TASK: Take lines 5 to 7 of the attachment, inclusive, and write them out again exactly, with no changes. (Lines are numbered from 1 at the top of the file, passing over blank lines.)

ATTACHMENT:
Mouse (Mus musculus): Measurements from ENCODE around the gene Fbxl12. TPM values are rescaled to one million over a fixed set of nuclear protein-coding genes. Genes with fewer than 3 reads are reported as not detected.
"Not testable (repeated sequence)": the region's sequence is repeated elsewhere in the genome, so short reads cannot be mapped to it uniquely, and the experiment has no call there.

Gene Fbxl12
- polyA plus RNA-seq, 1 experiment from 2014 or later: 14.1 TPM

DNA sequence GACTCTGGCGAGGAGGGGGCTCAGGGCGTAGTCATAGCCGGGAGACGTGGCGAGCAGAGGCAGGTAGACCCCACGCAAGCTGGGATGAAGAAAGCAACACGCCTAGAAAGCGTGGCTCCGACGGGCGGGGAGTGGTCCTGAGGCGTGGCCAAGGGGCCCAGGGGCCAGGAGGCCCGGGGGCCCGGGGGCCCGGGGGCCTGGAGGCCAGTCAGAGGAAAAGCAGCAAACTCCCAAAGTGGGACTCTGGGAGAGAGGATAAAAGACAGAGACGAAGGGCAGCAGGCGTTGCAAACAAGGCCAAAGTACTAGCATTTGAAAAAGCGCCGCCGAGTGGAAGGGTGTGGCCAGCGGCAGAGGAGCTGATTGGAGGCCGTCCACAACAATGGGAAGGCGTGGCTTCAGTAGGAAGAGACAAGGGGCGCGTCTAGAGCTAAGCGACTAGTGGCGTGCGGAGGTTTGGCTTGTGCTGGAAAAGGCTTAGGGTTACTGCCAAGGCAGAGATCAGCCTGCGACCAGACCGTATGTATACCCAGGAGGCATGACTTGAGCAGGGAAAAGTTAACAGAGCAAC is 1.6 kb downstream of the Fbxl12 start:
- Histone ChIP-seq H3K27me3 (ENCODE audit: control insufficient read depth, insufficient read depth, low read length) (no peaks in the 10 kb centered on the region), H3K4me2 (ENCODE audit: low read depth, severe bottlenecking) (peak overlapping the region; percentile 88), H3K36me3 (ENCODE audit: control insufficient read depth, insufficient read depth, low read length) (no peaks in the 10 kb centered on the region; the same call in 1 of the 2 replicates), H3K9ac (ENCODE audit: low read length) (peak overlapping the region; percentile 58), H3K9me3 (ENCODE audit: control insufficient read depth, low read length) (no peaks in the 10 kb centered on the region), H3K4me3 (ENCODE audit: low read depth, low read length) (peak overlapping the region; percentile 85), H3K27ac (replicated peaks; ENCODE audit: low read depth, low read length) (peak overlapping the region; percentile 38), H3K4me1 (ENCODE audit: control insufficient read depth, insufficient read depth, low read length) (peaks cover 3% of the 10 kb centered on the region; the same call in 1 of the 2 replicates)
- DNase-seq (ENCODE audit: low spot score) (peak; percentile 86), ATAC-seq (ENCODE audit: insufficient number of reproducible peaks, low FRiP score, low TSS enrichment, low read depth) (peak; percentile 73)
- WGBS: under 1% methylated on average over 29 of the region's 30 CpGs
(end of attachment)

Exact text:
DNA sequence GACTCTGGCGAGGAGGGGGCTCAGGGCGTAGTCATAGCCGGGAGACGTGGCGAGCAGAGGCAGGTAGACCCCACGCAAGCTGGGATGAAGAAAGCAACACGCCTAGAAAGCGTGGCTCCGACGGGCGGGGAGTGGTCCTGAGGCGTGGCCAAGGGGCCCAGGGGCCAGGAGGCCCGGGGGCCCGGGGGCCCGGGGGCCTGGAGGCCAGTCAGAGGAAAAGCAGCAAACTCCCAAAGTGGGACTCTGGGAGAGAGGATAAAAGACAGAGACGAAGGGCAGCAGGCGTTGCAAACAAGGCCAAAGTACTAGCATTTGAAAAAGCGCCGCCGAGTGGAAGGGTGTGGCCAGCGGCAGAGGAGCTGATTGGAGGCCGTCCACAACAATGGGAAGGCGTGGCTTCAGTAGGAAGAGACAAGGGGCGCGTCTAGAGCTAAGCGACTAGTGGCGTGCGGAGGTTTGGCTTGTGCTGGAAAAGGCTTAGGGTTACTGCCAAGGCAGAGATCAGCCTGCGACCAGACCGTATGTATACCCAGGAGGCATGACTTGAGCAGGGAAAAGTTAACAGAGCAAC is 1.6 kb downstream of the Fbxl12 start:
- Histone ChIP-seq H3K27me3 (ENCODE audit: control insufficient read depth, insufficient read depth, low read length) (no peaks in the 10 kb centered on the region), H3K4me2 (ENCODE audit: low read depth, severe bottlenecking) (peak overlapping the region; percentile 88), H3K36me3 (ENCODE audit: control insufficient read depth, insufficient read depth, low read length) (no peaks in the 10 kb centered on the region; the same call in 1 of the 2 replicates), H3K9ac (ENCODE audit: low read length) (peak overlapping the region; percentile 58), H3K9me3 (ENCODE audit: control insufficient read depth, low read length) (no peaks in the 10 kb centered on the region), H3K4me3 (ENCODE audit: low read depth, low read length) (peak overlapping the region; percentile 85), H3K27ac (replicated peaks; ENCODE audit: low read depth, low read length) (peak overlapping the region; percentile 38), H3K4me1 (ENCODE audit: control insufficient read depth, insufficient read depth, low read length) (peaks cover 3% of the 10 kb centered on the region; the same call in 1 of the 2 replicates)
- DNase-seq (ENCODE audit: low spot score) (peak; percentile 86), ATAC-seq (ENCODE audit: insufficient number of reproducible peaks, low FRiP score, low TSS enrichment, low read depth) (peak; percentile 73)